Kigs framework a lightweight, fast, scalable framework that was ported to different platforms. Kigs is a basement framework for rapid application development. We used it as a base to build professional projects from Nintendo DSi games to industrial robots simulator. This entry is a basic introduction of the series which will go over: Core Features, Prerequisites, Creating a New Project, and how to Build and Run the New Project.
Table of Contents
Kigs is a basement framework for rapid application development. It gives access to high-level architecture and functionalities ( modules, serialization, reflection, instances factory, upgradors, aggregates... ) while maintaining low-level control (optimizations, platform-specific customization, easy C/C++ extern libraries usage ...).
Today, it is possible to develop 2D or 3D mobile applications, multi-platform games ... quite simply thanks to commercial (Unreal, Unity ...) or open source (OpenSceneGraph, Ogre3D ...) 3D engines.
These engines obviously have all their advantages, but also their disadvantages:
- Some are not free.
- Some are black boxes and you only have access to exposed functionality.
- Some are very scene graph/rendering oriented and not really multi-purpose.
We developed the Kigs framework because we wanted a lightweight, fast, scalable framework that we could port to different platforms (that's why we used C++, available on almost all platforms), and we could use as a basement to build all our projects from Nintendo DSi games:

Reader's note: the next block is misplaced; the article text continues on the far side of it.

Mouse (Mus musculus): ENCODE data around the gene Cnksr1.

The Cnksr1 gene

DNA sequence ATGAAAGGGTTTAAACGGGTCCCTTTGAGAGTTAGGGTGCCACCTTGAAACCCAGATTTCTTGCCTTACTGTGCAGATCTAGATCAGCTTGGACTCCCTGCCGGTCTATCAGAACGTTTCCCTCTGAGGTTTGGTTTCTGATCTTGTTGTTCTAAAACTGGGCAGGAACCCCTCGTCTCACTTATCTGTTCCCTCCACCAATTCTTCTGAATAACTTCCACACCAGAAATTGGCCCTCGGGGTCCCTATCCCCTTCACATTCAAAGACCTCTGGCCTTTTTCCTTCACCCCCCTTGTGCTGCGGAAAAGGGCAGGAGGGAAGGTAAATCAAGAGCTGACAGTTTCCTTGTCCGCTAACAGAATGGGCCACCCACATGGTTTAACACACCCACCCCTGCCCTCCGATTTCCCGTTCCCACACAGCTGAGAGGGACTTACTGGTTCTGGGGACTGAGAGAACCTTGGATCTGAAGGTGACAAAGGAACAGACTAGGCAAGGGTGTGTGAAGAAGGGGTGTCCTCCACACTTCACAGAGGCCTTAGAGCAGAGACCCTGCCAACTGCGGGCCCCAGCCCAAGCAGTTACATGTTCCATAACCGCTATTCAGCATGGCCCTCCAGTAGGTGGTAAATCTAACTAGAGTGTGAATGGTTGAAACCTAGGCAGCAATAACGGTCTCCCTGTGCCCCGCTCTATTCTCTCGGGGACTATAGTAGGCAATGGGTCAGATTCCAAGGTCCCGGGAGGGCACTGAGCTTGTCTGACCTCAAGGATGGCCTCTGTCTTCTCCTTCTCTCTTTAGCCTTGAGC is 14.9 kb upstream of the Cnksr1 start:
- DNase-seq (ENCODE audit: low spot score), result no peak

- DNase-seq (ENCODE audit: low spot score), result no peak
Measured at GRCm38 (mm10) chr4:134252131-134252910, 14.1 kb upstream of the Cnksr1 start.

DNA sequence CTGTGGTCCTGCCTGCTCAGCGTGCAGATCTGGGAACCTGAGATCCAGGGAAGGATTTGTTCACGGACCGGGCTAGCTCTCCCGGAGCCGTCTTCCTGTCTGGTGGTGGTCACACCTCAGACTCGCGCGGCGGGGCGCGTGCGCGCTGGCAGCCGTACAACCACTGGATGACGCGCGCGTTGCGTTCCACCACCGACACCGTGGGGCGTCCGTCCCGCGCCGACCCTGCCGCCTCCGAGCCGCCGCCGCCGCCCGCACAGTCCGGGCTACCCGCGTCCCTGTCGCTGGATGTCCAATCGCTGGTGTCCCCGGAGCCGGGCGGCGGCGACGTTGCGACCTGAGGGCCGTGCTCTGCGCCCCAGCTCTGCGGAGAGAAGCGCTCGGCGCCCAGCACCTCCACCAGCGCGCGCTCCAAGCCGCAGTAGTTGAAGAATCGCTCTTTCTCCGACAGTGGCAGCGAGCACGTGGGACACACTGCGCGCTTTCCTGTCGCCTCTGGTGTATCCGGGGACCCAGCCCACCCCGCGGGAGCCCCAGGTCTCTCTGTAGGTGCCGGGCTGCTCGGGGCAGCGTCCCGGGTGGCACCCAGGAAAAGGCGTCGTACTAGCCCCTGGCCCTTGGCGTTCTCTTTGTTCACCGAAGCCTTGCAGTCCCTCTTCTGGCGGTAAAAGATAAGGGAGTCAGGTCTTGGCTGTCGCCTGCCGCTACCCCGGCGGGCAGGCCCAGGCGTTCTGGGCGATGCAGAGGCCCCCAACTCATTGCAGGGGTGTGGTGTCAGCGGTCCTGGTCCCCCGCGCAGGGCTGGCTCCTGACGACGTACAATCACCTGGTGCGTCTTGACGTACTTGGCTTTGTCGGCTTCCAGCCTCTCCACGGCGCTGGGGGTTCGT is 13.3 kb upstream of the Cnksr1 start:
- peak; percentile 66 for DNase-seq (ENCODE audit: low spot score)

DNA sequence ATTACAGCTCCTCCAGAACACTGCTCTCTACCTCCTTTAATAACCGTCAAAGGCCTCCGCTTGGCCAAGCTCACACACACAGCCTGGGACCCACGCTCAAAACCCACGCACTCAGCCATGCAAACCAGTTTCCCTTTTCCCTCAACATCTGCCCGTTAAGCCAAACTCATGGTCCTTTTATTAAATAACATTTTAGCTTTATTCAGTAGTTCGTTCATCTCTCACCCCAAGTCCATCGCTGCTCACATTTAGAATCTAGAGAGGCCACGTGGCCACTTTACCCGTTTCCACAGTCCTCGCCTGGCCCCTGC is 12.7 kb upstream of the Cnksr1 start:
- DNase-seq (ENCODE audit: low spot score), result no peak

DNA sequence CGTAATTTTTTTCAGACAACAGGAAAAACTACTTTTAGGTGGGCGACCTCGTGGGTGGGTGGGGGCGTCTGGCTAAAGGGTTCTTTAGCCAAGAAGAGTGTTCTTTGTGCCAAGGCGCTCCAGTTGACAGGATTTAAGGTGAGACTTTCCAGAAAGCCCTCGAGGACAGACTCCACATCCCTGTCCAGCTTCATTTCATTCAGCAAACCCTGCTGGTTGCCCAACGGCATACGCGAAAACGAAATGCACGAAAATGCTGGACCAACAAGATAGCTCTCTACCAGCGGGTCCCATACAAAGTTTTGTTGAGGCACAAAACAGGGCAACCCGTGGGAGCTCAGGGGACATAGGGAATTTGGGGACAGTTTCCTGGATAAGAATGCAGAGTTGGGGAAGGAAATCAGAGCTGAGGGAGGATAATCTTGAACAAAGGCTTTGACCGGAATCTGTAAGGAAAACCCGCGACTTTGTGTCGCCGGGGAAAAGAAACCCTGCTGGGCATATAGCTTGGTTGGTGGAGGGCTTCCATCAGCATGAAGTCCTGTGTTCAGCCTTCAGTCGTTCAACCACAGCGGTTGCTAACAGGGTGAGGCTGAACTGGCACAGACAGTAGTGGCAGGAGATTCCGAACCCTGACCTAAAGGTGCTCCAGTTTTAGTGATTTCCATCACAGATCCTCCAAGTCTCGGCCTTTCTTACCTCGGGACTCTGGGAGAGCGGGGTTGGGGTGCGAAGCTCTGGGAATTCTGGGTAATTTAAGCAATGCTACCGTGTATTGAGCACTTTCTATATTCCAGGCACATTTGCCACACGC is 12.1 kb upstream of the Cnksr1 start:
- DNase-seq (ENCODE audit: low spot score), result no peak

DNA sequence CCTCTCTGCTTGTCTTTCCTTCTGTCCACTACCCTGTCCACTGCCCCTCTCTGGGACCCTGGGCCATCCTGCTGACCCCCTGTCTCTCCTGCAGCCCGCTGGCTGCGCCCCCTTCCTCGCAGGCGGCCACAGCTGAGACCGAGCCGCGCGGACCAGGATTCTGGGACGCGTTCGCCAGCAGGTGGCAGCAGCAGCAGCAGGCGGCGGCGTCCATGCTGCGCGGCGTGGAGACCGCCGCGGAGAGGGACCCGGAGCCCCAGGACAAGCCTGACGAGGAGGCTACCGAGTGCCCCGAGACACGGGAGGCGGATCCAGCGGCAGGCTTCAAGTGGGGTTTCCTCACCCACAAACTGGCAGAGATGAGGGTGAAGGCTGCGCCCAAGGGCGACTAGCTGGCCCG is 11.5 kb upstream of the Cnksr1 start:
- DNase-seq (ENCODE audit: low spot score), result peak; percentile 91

to industrial robots simulator (have a look here: https://kigs-framework.org/Projects). We also wanted to remain totally independent, and keep full control over all our projects code.
We decided some weeks ago to open source (MIT license) the main modules of our framework for Windows (x86, x64, for OpenGL and D3D, WUP D3D), and HTML5/Web Assembly (Emscripten) platforms. A functional Android version and an unmaintained iOS version are now also available. Here is the GitHub repository:
- You are a C++ developer and want to have access to high-level functionality such as serialization, instance factory, signals/slots management, scenegraph/rendering, Lua scripting ...
- You want to learn game development using C++ and Lua scripting.
- You want to experiment with new ideas without starting from scratch.
- You are curious to see how we implemented this or that feature and perhaps want to help improve the framework.
We would be happy if others take over our framework, improve it and adapt it to their desires and their needs.
The Kigs framework is divided into different modules, each grouping functionalities in a particular domain (Input, Rendering, GUI...). There are two main module types: Generic and Specific.